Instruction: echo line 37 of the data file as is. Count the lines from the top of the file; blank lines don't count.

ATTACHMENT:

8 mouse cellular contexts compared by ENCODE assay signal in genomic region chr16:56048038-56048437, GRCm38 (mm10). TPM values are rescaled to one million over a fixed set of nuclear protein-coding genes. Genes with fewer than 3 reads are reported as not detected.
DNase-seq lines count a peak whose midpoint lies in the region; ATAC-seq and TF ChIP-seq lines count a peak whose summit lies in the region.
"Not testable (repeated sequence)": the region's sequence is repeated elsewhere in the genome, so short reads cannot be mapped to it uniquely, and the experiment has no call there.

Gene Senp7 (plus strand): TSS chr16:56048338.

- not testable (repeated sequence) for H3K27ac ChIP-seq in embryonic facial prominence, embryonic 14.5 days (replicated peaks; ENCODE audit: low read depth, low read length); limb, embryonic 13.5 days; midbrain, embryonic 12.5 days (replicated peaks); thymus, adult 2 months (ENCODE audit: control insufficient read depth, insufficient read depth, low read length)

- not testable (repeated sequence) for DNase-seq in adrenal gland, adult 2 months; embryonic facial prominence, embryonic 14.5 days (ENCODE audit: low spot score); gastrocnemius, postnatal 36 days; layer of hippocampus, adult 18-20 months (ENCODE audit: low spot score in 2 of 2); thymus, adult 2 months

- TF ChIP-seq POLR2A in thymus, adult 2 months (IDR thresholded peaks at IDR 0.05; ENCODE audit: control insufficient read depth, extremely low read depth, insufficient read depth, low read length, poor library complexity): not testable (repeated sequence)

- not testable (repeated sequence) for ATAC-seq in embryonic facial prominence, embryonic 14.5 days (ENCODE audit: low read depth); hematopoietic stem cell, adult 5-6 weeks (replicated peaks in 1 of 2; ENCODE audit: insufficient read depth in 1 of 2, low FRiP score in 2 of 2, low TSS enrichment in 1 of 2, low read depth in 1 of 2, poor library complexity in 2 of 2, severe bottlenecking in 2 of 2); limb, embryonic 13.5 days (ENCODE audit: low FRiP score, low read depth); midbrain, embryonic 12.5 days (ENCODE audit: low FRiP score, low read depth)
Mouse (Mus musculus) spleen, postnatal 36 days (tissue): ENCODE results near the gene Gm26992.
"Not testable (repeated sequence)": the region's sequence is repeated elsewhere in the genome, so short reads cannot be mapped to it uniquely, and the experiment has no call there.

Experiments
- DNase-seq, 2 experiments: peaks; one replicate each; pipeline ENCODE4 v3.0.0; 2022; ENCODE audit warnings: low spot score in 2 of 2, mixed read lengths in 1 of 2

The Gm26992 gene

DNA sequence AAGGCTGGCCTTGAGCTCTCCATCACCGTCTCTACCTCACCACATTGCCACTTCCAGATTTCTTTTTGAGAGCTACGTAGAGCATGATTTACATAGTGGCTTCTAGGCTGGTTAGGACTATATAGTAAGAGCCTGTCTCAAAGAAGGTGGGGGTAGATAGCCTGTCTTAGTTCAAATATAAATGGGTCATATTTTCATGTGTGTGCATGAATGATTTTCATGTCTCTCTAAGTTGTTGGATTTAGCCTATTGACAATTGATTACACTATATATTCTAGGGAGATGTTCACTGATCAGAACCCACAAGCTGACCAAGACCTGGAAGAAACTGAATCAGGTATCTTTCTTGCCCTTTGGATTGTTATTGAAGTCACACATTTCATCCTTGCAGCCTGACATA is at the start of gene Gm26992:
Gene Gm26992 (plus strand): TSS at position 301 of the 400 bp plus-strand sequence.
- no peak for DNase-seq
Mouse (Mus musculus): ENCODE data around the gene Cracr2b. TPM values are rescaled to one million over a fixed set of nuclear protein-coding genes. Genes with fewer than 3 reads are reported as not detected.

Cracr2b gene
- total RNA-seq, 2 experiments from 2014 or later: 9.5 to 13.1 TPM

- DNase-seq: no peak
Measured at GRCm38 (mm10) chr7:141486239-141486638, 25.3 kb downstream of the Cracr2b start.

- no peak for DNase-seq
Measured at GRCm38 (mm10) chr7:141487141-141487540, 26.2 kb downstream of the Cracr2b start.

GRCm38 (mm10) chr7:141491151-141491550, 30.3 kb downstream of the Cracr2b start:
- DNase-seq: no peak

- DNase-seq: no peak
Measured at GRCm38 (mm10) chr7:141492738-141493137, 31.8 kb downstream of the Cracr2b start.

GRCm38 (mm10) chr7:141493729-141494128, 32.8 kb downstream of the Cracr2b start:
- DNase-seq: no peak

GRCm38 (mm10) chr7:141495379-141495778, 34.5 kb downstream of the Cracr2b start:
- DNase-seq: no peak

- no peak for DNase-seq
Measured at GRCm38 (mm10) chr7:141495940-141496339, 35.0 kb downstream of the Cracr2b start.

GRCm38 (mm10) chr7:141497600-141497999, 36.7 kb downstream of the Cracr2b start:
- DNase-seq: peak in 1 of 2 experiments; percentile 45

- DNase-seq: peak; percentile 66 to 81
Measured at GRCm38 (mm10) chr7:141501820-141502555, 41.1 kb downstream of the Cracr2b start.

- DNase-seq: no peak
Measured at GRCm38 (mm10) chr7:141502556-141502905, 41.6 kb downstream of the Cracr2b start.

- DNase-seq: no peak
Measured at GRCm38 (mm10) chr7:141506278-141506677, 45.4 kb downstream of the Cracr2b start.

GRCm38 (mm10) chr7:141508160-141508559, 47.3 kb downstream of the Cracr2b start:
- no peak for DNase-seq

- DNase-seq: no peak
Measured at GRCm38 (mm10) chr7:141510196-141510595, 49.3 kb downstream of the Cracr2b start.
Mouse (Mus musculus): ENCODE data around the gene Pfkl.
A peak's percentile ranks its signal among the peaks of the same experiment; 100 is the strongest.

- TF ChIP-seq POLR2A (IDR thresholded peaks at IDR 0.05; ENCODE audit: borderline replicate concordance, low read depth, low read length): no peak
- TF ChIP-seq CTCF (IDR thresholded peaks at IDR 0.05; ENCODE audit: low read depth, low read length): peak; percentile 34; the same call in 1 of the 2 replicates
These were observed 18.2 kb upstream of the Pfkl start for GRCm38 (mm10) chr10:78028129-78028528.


Measured at GRCm38 (mm10) chr7:141501820-141502555, 41.1 kb downstream of the Cracr2b start.